By Alexander Bolton - 09/19/11 11:02 PM EDT
Sen. Scott Brown (R-Mass.) is ready to take up President Obama’s invitation to play hoops, but he’s finding it tough to get on the White House court these days.
Brown is an avid baller, as is the commander in chief. Obama had a full court installed on the White House tennis court shortly after taking office.
Brown voted with Democrats several times that year, helping them pass Wall Street reform and extend unemployment benefits. But he didn’t develop into the ally Obama and Democrats had hoped for.
Fifteen months later, Brown is still waiting to get on the court with Obama.
“I challenged him, and every time I see him he says, ‘Oh, we’re going to get that game,’ and every time I see his people they say that as well, and it hasn’t happened,” Brown said.
Brown already has his team picked out for the White House hoops session.
“I’d love to play,” he said. “How about Arne DuncanArne DuncanIn search of the surest Common Core exit route The opt-out movement and the coddling epidemic Senate approves Obama education chief MORE and me against Reggie Love and the president?”
Duncan, the secretary of Education, and Love, Obama’s assistant (who played for Duke University), are regular members of Obama’s pickup circle.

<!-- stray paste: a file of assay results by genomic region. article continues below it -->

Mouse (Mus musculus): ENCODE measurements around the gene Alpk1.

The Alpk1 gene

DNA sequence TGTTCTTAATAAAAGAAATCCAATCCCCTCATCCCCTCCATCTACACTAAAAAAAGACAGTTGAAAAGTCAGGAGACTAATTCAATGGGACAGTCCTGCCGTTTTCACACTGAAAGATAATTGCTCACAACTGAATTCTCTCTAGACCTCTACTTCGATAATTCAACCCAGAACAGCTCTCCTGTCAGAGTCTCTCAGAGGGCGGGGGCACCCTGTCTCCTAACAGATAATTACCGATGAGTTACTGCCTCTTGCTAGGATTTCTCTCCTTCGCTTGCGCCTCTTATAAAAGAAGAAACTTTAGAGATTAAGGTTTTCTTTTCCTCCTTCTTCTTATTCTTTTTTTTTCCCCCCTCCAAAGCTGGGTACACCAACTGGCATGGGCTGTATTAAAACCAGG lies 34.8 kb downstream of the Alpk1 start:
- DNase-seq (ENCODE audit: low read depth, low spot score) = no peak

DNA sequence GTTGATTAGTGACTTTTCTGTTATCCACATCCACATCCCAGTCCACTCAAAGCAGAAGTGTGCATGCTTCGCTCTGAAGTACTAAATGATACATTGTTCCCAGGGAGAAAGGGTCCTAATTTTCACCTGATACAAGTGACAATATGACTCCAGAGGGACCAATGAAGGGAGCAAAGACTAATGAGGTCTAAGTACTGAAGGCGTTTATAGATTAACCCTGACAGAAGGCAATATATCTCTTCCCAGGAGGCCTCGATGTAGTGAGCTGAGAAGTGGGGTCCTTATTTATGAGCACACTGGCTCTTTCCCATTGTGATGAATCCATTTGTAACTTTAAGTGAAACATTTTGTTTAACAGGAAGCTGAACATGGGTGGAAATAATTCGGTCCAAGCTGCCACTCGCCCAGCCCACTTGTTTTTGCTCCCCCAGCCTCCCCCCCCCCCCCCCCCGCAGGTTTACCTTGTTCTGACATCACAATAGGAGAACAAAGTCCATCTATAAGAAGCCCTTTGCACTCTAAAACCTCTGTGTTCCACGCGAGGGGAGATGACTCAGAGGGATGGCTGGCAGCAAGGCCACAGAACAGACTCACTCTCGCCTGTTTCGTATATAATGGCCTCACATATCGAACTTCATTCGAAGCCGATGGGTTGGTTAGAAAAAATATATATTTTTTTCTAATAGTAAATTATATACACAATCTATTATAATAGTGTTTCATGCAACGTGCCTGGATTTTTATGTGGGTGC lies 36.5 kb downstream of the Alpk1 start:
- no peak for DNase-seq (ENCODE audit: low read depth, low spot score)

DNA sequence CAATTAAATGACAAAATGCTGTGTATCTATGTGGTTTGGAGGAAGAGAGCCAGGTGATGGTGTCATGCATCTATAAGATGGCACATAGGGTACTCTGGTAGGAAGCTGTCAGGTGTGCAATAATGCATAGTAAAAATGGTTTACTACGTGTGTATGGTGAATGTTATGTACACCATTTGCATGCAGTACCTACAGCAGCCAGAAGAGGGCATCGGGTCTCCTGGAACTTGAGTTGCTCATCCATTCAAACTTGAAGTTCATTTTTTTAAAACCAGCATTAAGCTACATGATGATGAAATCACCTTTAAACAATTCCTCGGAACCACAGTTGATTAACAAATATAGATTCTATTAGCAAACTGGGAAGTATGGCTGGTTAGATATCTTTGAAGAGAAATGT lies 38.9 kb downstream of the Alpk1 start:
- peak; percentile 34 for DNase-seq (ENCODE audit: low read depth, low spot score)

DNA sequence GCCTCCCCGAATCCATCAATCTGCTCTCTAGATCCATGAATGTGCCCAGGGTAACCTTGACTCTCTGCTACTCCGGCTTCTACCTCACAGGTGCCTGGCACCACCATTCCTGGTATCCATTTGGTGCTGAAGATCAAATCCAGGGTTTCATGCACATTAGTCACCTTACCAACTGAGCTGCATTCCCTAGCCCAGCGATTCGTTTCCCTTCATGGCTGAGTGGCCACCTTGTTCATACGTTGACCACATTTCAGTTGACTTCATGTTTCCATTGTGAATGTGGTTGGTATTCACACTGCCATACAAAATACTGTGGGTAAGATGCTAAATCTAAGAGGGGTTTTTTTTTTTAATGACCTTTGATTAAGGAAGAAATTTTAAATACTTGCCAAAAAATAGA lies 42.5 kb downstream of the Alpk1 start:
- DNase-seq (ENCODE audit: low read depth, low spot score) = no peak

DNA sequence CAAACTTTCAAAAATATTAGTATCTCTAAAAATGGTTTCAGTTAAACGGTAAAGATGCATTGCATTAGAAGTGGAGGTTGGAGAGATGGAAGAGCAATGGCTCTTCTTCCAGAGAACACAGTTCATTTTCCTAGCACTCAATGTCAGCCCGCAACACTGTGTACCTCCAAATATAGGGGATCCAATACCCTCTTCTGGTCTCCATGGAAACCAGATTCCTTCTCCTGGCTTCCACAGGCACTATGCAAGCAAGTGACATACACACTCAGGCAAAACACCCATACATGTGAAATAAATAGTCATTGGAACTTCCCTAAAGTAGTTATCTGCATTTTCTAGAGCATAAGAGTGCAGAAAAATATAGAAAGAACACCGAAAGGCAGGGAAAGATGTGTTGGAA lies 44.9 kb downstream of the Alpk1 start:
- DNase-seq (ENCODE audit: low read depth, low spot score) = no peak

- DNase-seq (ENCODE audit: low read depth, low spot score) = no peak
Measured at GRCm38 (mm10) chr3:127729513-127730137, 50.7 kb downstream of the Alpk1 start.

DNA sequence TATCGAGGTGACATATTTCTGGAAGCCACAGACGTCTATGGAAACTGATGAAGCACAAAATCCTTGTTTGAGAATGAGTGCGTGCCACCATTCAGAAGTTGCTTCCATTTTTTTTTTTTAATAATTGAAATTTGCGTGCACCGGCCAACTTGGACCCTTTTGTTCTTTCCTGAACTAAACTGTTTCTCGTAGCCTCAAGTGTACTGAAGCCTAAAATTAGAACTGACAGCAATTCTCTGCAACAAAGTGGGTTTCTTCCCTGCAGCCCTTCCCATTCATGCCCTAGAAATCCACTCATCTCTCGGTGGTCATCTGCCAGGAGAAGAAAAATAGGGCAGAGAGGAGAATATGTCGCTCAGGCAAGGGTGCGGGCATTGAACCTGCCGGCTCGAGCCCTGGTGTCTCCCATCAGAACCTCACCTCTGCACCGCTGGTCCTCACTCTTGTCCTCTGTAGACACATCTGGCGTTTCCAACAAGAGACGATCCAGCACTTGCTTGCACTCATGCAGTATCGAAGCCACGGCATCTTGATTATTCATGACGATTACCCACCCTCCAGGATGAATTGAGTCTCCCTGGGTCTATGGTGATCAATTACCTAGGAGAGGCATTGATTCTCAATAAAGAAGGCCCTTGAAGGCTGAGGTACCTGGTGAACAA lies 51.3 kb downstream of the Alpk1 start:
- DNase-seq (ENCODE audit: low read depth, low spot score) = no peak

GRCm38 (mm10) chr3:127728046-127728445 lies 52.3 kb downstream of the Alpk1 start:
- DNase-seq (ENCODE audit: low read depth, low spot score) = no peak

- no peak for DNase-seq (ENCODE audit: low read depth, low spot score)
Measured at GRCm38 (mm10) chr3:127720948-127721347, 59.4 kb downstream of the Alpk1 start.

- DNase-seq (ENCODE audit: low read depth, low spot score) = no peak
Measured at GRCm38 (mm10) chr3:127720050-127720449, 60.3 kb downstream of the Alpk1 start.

Brown has a pretty good idea what the two of them can do on the court. He played with both in a charity basketball game against Georgetown University’s law school earlier this year.
Still, it’s unlikely that Brown, a southpaw like the president, will be driving the lane on the White House court anytime soon. Obama wants to keep the Senate in Democratic hands, and for that to happen, Brown might have to be a 2012 Election Day casualty.
Brown is facing a tough challenge against Elizabeth WarrenElizabeth WarrenVeep auditions in overdrive Apple, Spotify streaming music dispute heats up Overnight Finance: Senate sends Puerto Rico bill to Obama | Treasury, lawmakers to meet on tax rules | Obama hits Trump on NAFTA | Fed approves most banks' capital plans MORE, whom the president tapped to set up the Bureau of Consumer Financial Protection.